Approximately £40billion of total NHS expenditure in 2011/12 was spent on local contracts for services that do not have nationally mandated prices. Until now little research has been done to assess just how effective these have been in delivering more for patients, with the focus being on national price setting.
Recent Monitor research highlights that pressure on local commissioners to balance annual budgets may limit their potential to drive better quality care for patients through local contracts for services without a national price.
Additionally, even if commissioners didn’t have to balance their books each year, our research found several other challenges that local commissioners face in using local contracts to drive better care for patients. Commissioners rarely have access to all the information they need to make decisions on behalf of patients.
Some commissioners, for example, can be reluctant to enforce penalties on providers already in financial difficulties for fear of destabilising their local hospital
Providers collect information (some more than others) about their costs, activity and service quality, but not only is the quality of the information they collect sometimes poor, providers are not always willing to share what they know with commissioners. Providers also tend to have greater contracting expertise and capabilities than commissioners, making it even more difficult for the latter to negotiate on equal terms.
We also know that for contracts to be effective commissioners have to make sure that providers stick to agreed terms – but this has to be balanced against ensuring patients do not suffer the consequences. Some commissioners, for example, can be reluctant to enforce penalties on providers already in financial difficulties for fear of destabilising their local hospital.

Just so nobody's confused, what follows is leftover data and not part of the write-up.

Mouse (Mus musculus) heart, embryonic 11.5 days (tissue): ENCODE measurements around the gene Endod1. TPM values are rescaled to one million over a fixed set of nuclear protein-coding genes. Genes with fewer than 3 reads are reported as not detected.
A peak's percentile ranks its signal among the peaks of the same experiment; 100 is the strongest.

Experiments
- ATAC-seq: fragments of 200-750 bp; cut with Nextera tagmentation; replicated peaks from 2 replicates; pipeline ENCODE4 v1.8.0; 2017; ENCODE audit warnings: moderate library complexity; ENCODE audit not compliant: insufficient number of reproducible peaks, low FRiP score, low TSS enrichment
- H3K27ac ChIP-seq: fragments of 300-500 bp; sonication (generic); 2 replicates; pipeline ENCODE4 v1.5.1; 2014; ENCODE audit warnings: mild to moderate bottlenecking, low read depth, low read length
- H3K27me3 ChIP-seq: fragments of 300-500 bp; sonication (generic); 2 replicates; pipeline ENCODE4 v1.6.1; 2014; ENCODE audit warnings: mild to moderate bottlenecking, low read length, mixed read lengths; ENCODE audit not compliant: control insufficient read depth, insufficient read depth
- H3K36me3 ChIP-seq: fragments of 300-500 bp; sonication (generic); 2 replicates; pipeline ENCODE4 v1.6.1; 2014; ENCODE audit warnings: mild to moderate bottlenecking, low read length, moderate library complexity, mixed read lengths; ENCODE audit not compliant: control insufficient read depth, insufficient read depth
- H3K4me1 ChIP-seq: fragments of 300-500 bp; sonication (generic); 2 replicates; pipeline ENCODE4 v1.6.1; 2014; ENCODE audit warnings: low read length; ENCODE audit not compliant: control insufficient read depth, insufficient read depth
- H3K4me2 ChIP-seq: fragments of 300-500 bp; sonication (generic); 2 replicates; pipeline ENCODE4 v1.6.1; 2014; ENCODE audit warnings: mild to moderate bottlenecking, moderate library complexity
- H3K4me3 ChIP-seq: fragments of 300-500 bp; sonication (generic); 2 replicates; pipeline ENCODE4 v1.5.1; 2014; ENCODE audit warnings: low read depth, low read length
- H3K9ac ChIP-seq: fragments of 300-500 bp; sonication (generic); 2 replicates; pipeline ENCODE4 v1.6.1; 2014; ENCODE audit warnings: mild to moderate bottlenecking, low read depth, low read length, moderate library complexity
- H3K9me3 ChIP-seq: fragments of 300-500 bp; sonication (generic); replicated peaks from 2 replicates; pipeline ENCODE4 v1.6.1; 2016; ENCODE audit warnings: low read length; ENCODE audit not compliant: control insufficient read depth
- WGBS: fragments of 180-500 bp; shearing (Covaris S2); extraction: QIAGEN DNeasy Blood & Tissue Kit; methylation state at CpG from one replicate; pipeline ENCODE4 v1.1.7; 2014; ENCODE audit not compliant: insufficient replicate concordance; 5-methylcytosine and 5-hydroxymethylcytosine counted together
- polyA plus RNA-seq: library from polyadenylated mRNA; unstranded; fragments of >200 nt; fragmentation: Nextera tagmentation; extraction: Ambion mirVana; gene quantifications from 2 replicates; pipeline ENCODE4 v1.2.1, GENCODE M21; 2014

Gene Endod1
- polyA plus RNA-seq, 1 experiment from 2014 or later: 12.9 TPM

All of these issues tend to raise the costs of local contracting, and can increase the time and resources that commissioners and providers need to spend on it. They can also mean that some commissioners pay more for the services than they should. These challenges, particularly those related to poor information, are similar to those identified in our earlier evaluation on how national prices are operating.
Commissioners often rely on good relationships with providers to overcome these challenges. But good relations are hard to build and maintain in some areas, especially if they are disrupted by frequent staff changes in negotiating teams.
Monitor and NHS England are already trying to address some of the issues identified by our research in the proposals set out in the forthcoming 2014/15 National Tariff Payment System: A Consultation Notice. We have also begun thinking about some of the broader issues which the research identified, including multi-year payment rules.
We recognise that clinical commissioning groups (CCGs) and Area Teams are new to their role and face tough times now and in the future. We know these issues will take time to address. Together with NHS England, we will help local commissioners on this journey.
Shahrazad Kolsi is a Senior Economist at Monitor. Please note that the views expressed in guest blogs on the Nuffield Trust website are the authors’ own.
Kolsi S (2013) ‘Improving local price setting – opportunities and challenges’. Nuffield Trust comment, 25 September 2013. https://www.nuffieldtrust.org.uk/news-item/improving-local-price-setting-opportunities-and-challenges